#### 200 freesyle NCAA winner mathematically deconstructed

by

, March 28th, 2009 at 11:05 PM (2190 Views)
1 Fraser, Shaune FLOR 200 free time of1:31.70

JuniorShaune Fraser(George Town, Cayman Islands) swam a career-best mark and UF record in the 200-yard freestyle (1:31.70) to capture the first individual national championship title of his career.

first 50, dive assisted:(21.57)

second 50(23.67)

third 50(23.25)

fourth 50(23.21)

If you give the guy 1.5-2 seconds for the start, which may or may not be reasonable, a case could be made for this fellow negative splitting his #1 winning 200 free.

It would be nice to know what his all out 50 time is, but the closest I could find to this was his split in the 400 medley relay the day before, where he swam the freestyle leg:

first 50 (19.87) both dive aided and relay start aided

second 50 22.32 (42.19)

He also lead off the 400 free relay and got these splits:

1st 50 20.40

second 50 22.01 (42.41)

I am going to go out on a limb here and guesstimate that his fastest 50 is right around the high 19s.

To simplify the math, let us say 19.87

Thus his first 50 in the 200 free(21.57) was about1.7 seconds slowerthan his fastest all out 50.

We could quibble a bit about this. The range is probably anywhere from 1 to 2 seconds slower.

Hissecond 50in the 200 free (23.67) was3.8 seconds slower than his fastest.

Histhird50 was about3.2 seconds slower.

And hisfourthand final 50 was about the same, maybe3.1 seconds slower.

----------------

Now, for purposes of projection, let us apply the same basic math to me. My fastest time as a masters swimmer, 6-7 years ago, was 1:55.11, or 1.26 times greater duration than his Shaune's 1:31.7.

Let us call the 1.26 figure the S-J Coefficient, for the "Shuane to Jim Coefficient" or, more simply, SJ.

My fastest 50 this year is 24.53. Let me take Shuane's "slowdown" compared to his own fastest 50 vs. what he took out his 200 in, 1.7 seconds, and multiply this by SJ and we get 2.14 seconds. Add this back to my own fastest 50, and this would suggest that if I swim a congruent race to Shuane's, I will need to go out in26.67seconds.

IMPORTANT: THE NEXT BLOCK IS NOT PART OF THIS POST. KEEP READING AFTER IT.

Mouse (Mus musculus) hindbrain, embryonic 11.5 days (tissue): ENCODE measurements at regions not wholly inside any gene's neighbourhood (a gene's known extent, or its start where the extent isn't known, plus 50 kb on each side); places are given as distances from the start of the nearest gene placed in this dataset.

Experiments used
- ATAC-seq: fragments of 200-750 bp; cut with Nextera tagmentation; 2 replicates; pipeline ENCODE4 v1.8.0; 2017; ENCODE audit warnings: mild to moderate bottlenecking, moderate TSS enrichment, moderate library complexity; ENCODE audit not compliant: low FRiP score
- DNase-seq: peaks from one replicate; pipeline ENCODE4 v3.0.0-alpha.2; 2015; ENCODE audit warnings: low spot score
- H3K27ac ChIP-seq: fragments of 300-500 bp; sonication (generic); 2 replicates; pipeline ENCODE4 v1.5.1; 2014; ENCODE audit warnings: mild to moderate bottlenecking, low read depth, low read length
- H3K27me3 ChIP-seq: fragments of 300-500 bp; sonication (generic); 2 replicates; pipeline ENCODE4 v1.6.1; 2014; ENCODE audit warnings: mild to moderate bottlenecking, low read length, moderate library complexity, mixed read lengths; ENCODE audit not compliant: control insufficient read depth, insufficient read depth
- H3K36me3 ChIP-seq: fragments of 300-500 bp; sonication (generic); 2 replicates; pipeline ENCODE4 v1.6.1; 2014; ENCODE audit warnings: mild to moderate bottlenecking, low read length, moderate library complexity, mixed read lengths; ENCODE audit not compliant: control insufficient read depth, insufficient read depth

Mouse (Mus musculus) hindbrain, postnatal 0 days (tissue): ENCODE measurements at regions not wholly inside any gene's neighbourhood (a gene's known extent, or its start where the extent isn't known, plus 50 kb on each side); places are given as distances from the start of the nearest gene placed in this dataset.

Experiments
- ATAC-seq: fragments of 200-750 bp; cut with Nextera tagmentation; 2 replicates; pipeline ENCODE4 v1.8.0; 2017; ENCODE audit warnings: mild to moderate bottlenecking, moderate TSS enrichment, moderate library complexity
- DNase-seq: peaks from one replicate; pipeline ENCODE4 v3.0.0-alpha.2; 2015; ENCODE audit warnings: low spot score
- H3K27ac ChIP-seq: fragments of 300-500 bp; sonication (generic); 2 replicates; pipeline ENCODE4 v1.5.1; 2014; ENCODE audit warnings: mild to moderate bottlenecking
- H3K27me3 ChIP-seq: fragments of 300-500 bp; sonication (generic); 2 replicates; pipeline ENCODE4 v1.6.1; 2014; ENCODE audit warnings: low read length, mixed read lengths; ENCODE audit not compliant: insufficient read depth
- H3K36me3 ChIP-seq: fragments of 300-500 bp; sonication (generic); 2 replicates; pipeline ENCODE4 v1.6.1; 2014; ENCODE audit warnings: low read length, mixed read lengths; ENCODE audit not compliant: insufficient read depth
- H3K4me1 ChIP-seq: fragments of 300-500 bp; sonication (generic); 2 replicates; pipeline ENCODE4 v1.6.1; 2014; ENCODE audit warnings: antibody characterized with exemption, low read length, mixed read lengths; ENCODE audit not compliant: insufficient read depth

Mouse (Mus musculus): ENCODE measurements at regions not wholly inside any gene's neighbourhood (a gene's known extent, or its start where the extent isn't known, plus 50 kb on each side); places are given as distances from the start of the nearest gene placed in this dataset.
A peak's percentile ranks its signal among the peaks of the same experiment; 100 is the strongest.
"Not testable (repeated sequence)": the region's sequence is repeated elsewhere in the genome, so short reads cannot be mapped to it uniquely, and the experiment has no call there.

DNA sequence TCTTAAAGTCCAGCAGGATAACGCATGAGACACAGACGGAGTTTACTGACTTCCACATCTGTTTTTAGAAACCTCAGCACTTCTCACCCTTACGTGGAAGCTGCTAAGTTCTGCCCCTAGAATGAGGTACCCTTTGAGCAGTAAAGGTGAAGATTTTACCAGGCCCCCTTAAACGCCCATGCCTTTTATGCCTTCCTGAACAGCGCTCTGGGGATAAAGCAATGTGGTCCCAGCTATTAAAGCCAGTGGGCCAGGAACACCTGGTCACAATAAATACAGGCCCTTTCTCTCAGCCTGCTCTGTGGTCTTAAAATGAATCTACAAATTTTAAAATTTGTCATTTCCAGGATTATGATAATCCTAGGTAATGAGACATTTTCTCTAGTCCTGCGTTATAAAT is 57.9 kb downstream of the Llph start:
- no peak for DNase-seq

Now we move to the second 50, which in Shuane's case was 3.8 seconds slower than his best. Apply the SJ (3.8 x 1.26) and we get 4.79 and add this to my fastest 50, and we see that I will need to swim my second 50 at29.32.

Following the same basic mathematical logic, I will need to swim my 3rd 50 at28.56, and my final 50 at28.44.So, I will need to go out the first 100 in

55.99and come back the second 100 in

57.00...For a new personal all time best 200 free style swim of

1:52.99.

___________________

Observations:

- There is something dreadfully wrong with any math that suggests I could come close to swimming a 1:52.+ unless...
- The B70 and/or LZR advantage is really going to help me by providing at least 1 second per 50 and probably a little more or....
- I need to factor in a wee bit more Finnish formula age grading wiggle room in the S-J Coefficient...
- I am thinking that If I simply add 1 second per 50 here, what might be termed {S-J Coefficient}~Finnish Formula Wigglized, or SJ~FFW, or perhaps even more simply, SJ v.2, then we would have the following splits:

27.67

30.32 (first 100 57.99)

29.56

29.44 (second 100 59.00

_____

1:56.99

I would be absolutely delighted with this time, but it still leaves an awful lot of dependence riding on the likely soon to be incarcerated swimmer's helper, the B70 flotation device.

Well, let us see how the math proves to be. I have a Y regional meet next weekend, but the 200 free is on the same day that I swim the 1000, a relay, the 50 fly, the 100 fly, and then one event rest before the 200 free. No B70 either.

But perhaps Colony Zones will prove a different story. Time will tell.

_____________________

Final Note on Above Deconstruction through Precise Application of Math:

- It is not an accident that I used red ink to designate Shaune Fraser's excellent 200, and blue ink to designate my less excellent and, in fact, not yet even swum 200. These hues represent the color of our respective bloodstream's after approximately 10 yards into our respective races.